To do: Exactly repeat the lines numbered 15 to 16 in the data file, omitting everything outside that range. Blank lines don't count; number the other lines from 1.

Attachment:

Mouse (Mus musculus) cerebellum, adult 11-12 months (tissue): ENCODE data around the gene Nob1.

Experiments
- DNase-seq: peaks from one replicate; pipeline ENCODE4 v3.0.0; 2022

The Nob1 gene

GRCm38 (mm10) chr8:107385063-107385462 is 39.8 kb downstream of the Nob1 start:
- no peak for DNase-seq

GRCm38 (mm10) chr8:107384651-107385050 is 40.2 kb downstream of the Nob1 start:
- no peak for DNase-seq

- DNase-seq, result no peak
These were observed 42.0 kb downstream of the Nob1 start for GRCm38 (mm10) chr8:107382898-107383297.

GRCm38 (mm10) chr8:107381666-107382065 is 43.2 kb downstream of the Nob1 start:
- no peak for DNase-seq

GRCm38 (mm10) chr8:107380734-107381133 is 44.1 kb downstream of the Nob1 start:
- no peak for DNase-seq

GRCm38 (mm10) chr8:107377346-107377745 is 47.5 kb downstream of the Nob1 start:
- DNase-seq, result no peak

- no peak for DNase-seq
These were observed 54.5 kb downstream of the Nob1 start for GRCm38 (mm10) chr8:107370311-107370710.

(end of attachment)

GRCm38 (mm10) chr8:107377346-107377745 is 47.5 kb downstream of the Nob1 start:
- DNase-seq, result no peak